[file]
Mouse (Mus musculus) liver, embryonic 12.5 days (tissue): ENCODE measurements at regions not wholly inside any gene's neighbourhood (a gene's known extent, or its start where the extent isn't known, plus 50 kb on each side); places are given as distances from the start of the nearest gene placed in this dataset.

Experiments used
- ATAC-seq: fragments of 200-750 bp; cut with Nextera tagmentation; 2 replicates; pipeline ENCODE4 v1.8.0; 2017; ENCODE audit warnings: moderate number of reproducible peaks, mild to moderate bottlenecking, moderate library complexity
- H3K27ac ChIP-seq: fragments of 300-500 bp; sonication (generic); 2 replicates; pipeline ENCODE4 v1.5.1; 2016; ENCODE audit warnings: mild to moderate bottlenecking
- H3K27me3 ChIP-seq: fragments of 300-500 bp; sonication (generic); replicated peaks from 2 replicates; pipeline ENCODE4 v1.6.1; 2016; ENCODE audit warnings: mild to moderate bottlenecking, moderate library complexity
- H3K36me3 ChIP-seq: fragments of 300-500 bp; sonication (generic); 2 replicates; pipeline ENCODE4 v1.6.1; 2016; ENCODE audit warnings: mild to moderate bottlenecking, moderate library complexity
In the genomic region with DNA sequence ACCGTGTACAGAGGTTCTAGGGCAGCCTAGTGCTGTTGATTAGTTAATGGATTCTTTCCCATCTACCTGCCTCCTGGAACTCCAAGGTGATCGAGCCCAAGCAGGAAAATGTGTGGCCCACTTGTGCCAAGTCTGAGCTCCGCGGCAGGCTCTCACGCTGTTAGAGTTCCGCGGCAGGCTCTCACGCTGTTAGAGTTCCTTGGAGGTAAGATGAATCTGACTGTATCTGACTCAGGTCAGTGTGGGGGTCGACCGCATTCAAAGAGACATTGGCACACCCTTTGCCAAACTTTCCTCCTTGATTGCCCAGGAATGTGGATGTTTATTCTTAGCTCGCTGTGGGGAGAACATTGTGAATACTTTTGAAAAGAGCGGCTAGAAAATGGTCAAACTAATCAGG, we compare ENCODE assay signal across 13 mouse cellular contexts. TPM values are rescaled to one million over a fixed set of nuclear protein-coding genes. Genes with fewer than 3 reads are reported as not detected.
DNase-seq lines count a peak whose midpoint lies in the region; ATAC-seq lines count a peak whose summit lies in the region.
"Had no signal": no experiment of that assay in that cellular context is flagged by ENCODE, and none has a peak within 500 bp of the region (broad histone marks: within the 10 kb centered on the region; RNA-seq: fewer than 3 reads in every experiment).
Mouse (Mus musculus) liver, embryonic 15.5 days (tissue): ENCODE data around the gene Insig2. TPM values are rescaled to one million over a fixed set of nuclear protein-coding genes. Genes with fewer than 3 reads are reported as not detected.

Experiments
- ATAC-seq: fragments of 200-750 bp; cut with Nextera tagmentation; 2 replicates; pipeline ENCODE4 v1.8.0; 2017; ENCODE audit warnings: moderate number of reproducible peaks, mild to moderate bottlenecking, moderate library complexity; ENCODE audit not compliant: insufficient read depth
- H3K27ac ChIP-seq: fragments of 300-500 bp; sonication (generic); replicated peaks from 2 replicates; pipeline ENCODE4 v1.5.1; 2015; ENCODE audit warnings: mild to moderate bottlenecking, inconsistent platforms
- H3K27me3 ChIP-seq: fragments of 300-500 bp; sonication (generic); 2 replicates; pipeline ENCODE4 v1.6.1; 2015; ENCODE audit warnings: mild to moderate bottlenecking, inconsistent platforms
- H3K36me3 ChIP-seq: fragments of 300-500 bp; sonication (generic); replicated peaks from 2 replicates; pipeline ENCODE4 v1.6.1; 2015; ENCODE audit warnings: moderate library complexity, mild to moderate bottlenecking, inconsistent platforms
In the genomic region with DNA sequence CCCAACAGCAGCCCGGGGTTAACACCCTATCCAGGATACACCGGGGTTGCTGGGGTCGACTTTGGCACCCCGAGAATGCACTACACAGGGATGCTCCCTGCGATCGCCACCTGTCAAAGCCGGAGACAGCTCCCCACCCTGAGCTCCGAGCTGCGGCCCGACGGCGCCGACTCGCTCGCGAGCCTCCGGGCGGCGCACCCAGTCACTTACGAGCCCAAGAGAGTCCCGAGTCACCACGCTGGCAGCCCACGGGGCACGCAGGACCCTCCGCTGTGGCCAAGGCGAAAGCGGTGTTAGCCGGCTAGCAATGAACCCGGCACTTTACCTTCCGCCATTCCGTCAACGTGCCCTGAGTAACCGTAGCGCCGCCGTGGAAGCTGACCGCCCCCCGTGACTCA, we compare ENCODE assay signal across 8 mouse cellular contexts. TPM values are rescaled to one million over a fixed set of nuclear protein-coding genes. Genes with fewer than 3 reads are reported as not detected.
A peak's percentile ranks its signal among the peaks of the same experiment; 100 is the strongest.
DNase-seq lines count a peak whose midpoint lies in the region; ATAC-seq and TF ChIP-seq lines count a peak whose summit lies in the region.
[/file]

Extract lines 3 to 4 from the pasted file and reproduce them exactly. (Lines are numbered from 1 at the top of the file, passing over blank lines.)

- ATAC-seq: fragments of 200-750 bp; cut with Nextera tagmentation; 2 replicates; pipeline ENCODE4 v1.8.0; 2017; ENCODE audit warnings: moderate number of reproducible peaks, mild to moderate bottlenecking, moderate library complexity
- H3K27ac ChIP-seq: fragments of 300-500 bp; sonication (generic); 2 replicates; pipeline ENCODE4 v1.5.1; 2016; ENCODE audit warnings: mild to moderate bottlenecking